Most People Have Noticed a Change in Their Sexual Fantasies During the Pandemic
August 10, 2020 by Justin Lehmiller
As someone who studies the science of sexual fantasies, something I’ve been curious about is whether this pandemic has affected our fantasies in any way. This situation has touched a lot of different aspects of our intimate lives, including our porn searches and viewing habits as well as our overall sexual and relationship quality, so it seems reasonable to assume that there may have also been some shifts in our fantasies.
Some of my colleagues and I at The Kinsey Institute embarked on a longitudinal study in mid-March to explore the impact of the COVID-19 pandemic on people’s sex lives and relationships. In our first wave of data collection, one of the things we found is that many people reported making new additions to their sex lives during lockdown and quarantine—and one of the most commonly reported new additions was sharing and acting on one’s sexual fantasies (to learn more about other new things people tried, check out our first publication from the study here).
In subsequent waves of data collection, we added further questions on a variety of topics, including more specific questions about sexual fantasies, the results of which I’ll be exploring in a series of posts this week.
First, we asked participants whether they’ve noticed a change in the frequency of their sexual fantasies since the pandemic began. About 4% of our participants said they don’t have sexual fantasies (which is consistent with previous research), but of the remaining 96%, here’s what they said about how their fantasy frequency has changed:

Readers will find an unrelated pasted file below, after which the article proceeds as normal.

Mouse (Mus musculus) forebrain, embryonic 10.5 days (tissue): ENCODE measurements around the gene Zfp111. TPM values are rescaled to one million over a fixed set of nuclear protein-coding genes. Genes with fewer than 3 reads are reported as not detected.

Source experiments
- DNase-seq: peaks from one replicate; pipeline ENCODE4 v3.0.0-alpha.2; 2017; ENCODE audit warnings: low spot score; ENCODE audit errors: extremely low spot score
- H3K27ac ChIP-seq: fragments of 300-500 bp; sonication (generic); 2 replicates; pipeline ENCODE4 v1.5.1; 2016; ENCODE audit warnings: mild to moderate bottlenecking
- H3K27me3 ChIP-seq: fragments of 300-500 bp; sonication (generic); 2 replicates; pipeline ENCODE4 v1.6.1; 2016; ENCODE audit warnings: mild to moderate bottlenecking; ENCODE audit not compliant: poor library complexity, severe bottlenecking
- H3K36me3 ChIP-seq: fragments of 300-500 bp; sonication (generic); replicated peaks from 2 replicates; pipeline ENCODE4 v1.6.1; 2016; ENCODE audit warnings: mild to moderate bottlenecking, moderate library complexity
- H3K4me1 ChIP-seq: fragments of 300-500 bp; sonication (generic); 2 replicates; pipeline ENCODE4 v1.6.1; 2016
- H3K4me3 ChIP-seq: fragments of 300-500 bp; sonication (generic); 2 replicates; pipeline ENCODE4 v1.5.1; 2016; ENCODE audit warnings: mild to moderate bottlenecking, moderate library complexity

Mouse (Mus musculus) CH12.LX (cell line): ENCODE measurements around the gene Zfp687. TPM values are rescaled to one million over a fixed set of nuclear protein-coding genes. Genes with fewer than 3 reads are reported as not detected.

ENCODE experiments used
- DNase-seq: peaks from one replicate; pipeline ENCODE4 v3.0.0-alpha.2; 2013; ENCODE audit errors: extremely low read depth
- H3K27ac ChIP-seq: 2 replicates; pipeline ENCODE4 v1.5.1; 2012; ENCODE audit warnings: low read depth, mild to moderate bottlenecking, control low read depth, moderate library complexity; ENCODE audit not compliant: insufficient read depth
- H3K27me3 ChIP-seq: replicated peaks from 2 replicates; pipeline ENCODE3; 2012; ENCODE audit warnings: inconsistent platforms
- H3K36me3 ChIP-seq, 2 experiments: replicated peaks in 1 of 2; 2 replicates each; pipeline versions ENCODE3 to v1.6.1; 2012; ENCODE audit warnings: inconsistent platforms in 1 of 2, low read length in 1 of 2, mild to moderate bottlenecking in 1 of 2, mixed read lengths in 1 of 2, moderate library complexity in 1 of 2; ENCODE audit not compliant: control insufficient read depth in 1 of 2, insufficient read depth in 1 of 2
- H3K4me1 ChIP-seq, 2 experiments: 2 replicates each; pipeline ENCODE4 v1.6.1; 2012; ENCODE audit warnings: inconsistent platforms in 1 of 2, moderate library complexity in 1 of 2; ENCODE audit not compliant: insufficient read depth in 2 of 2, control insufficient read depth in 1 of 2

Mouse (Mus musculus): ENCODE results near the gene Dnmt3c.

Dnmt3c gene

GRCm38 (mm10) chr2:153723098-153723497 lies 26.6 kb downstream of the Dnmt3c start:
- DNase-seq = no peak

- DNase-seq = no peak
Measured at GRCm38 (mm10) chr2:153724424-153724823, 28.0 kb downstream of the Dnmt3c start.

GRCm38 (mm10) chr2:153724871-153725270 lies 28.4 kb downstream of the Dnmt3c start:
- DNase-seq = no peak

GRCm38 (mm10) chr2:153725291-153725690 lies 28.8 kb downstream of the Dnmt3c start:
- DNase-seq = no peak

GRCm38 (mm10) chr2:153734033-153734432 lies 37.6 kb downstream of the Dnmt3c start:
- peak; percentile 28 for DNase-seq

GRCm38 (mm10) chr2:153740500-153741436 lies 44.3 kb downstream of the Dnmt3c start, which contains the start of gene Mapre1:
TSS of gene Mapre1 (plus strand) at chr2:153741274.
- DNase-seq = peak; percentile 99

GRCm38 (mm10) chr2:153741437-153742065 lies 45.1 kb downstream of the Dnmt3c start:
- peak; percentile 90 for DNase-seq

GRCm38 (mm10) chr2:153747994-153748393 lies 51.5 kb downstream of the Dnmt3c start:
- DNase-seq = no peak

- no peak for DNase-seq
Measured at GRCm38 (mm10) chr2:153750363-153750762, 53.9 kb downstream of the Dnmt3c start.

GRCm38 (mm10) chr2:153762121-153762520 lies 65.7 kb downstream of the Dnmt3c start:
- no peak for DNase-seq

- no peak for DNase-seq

· 8% said they are fantasizing a lot more
· 27% said they are fantasizing a little more
· 40% said they are fantasizing at about the same rate as before
· 17% said they are fantasizing a little less
· 9% said they are fantasizing a lot less
Put another way, a majority of our participants (60%) said they’ve experienced some change in their fantasy frequency, with about 1 in 3 people saying they’re fantasizing more, and about 1 in 4 saying they’re fantasizing less. On average, however, frequency of fantasies appears to be higher now than it was before the pandemic.
It makes sense that not everyone’s fantasies have been impacted in the same way because this situation is affecting different people in different ways. However, the fact that the overall trend is toward more fantasies probably reflects the fact that many of us are having a difficult time meeting our sexual needs during this challenging time, which is leading many to turn inwards to compensate for that.
We also asked participants to report on the reasons why they were fantasizing right now. Based on previous research I conducted for my book Tell Me What You Want, I found that there were several distinct reasons people reported for having sexual fantasies, which you can read about here. In our pandemic study, we asked people whether they had fantasized for each of these reasons (along with a few additional reasons that we thought might be relevant), and here’s what they said: